Carl Bielefeldt on translating Dogen

Found an interesting article by Carl Bielefeldt of Stanford: Circumambulating
the Mountains and Waters
. I don’t know Carl, but it seems like he’s one of the pre-eminent Dogen scholars we have in the West. His article is about translating Dogen’s “Mountains and Waters Sutra” in particular, and translating Dogen in general. He has great insight into the whole question of translating loosely versus translating literally. Suddenly my past musings on this issue in the context of computer manuals seem very shallow. He says:

Of course, there are lots of ways to translate, each with its own virtues and vices. When the translator doesn’t understand what the author is talking about, probably the safest approach is to keep as close as possible to the author’s language. Every translator has to cook her text, but the trick in this approach is to try for no more than medium rare, so the reader can still taste some of the raw juices of the original words.

Yes—but there’s a difference here. Eating a picee of meat, raw juices are raw juices and the eater can taste them as they are. But once something is translated, from Japanese to English in this case, the raw juices are gone forever. (In culinary terms, it has at least been “seared”!) It doesn’t really seem to me, for example, that using the word “practice and verification” (for 修証) in your English translation is leaving any “raw juices” for the reader to enjoy. Unless he’s a Buddhist scholar, and can back-translate in his head to the original Japanese—but in that case, why is he reading an English translation in the first place? Carl goes on to say:

The chief virtue here, at least when all goes well, is that the translation will have less of the translator’s own ideas.The chief vice is that the translation will be hard to read,with a foreign feel, full of odd diction and unusual syntax. Sometimes, this minimalist approach may catch more of the author’s style; other times it can distort the style, making what may originally have been smooth and flowing for the native reader into something twisted and clunky. Sometimes, it can make a passage seem more difficult or more exotic than it really is, turning what was fairly easy and idiomatic into something strange and fraught with unintended mystery; but it can also preserve some of the original strangeness and keep open mysteries that are inherent in the text.

It’s nice to objectively list the trade-offs between more and less literal translation like this. But the real question is: how do you weigh those trade-offs, and what side do you come down on? Personally, I think Carl has captured the negatives of literal translation extremely well here and they far outweigh the smaller number of positives. “Hard to read”, “distorted style”, “clunky”, “strange”—I couldn’t have come up with better words to describe the vast majority of Dogen translations I’ve read.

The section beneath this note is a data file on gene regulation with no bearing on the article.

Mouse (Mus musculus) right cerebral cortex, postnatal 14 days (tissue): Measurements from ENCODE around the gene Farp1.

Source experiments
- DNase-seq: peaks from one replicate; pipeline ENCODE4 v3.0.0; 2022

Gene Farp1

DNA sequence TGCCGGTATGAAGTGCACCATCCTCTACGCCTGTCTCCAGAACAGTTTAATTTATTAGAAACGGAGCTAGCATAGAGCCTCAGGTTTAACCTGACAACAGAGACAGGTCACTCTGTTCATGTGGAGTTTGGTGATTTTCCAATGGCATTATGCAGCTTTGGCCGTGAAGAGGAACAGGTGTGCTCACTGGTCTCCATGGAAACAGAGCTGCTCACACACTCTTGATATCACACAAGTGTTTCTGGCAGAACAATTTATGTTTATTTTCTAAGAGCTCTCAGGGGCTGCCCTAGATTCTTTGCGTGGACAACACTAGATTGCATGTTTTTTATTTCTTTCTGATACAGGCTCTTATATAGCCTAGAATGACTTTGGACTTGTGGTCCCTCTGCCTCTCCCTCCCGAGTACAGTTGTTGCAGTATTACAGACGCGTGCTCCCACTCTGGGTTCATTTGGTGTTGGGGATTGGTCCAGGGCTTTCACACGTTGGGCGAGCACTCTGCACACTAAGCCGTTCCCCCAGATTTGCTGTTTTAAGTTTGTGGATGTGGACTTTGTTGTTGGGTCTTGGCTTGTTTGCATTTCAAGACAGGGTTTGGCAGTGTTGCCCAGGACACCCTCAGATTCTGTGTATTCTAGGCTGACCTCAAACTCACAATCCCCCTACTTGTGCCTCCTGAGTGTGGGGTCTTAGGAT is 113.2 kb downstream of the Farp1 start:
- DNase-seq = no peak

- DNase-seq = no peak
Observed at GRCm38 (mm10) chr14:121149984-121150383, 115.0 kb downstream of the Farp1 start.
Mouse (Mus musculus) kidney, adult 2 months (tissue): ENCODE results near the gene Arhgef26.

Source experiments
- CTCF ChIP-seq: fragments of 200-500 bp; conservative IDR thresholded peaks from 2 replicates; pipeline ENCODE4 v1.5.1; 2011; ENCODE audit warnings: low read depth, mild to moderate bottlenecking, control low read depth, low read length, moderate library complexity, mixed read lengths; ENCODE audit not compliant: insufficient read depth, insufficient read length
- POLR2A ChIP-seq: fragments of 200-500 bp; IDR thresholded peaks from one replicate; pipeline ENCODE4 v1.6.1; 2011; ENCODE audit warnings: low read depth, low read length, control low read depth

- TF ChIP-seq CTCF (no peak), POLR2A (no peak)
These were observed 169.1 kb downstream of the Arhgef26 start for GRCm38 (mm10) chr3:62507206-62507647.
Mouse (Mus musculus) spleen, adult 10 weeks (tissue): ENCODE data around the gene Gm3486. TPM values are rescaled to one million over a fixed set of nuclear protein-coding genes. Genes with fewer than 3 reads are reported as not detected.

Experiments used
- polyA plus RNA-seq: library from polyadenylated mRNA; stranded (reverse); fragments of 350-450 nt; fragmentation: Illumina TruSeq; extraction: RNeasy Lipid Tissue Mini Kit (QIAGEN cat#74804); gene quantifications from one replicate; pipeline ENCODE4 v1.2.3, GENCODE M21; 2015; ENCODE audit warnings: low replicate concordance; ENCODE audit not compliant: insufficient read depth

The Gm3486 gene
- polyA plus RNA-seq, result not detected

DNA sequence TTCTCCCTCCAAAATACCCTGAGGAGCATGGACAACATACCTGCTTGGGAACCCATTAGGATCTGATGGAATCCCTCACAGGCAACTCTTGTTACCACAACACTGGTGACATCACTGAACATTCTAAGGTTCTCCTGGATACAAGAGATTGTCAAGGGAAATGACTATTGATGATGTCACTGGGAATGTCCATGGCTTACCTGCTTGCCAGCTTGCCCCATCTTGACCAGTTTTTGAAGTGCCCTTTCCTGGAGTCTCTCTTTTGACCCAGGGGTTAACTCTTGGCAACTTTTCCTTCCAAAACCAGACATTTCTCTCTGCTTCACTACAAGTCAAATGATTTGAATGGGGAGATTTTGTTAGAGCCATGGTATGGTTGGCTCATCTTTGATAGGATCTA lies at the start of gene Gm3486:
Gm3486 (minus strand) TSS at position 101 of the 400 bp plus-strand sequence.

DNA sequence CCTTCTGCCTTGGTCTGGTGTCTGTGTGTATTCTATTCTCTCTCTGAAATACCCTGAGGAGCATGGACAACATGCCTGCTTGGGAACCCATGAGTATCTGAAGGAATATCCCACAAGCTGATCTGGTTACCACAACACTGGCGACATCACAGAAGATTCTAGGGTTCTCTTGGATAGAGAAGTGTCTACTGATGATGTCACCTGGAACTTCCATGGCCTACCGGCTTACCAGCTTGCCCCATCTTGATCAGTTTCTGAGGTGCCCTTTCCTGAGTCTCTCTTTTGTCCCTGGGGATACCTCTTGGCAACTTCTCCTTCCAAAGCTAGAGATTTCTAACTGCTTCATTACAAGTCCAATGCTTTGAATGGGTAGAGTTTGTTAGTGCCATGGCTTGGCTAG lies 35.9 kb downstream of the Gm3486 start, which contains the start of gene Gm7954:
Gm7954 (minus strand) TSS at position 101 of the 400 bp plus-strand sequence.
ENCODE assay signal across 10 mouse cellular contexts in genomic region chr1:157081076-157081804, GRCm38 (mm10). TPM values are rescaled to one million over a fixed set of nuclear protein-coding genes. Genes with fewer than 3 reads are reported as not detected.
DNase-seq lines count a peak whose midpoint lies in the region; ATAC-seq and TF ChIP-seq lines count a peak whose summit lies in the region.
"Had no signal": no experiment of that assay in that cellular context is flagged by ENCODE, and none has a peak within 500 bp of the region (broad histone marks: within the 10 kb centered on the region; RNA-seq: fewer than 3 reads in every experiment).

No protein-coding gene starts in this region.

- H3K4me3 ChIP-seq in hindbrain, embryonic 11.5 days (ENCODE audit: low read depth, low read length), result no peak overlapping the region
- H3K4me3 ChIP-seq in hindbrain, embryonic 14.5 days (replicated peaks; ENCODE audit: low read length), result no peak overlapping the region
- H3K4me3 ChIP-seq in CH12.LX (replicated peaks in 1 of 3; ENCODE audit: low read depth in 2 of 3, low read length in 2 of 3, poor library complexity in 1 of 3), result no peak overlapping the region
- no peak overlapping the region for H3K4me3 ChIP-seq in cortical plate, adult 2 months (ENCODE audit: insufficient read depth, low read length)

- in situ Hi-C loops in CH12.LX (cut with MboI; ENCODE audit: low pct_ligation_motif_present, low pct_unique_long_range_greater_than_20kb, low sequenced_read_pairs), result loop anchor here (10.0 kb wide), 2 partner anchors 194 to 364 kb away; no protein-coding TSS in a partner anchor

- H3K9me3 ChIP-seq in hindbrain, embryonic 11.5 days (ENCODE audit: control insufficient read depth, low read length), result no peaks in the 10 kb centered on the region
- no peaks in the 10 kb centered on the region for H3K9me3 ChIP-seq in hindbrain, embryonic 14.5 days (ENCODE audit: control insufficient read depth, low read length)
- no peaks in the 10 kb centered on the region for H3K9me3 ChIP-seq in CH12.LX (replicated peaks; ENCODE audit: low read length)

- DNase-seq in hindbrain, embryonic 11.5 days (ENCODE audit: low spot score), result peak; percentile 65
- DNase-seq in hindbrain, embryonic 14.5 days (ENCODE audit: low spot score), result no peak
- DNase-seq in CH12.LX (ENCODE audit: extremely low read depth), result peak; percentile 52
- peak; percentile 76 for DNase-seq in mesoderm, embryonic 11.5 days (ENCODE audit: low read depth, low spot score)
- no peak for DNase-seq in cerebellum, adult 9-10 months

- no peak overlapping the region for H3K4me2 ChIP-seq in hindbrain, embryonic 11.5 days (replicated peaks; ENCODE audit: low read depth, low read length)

More basically, I think it is a false dichotomy to say that there is a tension between something smooth and something faithful. The implication that a translation might read smoothly just because the translator has “papered over the cracks” is wrong in my opinion. On the contrary, clumsiness often results from a combination of not being faithful (usually due to not understanding the source text), and lack of effort in crafting the target text. If the text is understood, and the effort is taken, the result can naturally become smooth. Carl now goes on:

Every translation is a bunch of trade-offs, every translator is a negotiator between author and audience. But when the negotiations get tough, as they often do with Dogen, I guess I’d rather let the reader wrestle with the difficulties of his medieval Japanese diction and syntax than make her read my own ideas in easy English paraphrase…

But wait. You are going to let the reader “wrestle with the difficulties of the medieval Japanese diction and syntax”? I’m confused then. If you’ve translated something at all, it’s in English now, so you’ve already made some large percentage of the decisions, right or wrong, about how to parse and interpret the Japanese and turn it into English. You can’t avoid responsibility by leaving clumsy structural remnants of the Japanese lurking in the English syntax and vocabulary and let the user sort them out for you.

Let’s say I am arranging a Bach cello suite for the piano. I could simply transcribe each note in the original into the corresponding note on the piano. But why would I bother to do that? I want to make this into a piano piece—with the harmonies appropriate to that instrument. Yes, that requires me to have an understanding, or perhaps even to guess, about what harmonies were in “Bach’s head” when he wrote the piece. But presumably I’m doing the piano arrangement because I am a musician and student of Bach and can make good judgments about such things that will make my piano arrangement pleasing and in some sense causative of analogous emotions to those someone feels when listening to the original cello piece.

Frankly, I think “literal translation” is an oxymoron. It is translating into a language that does not exist.

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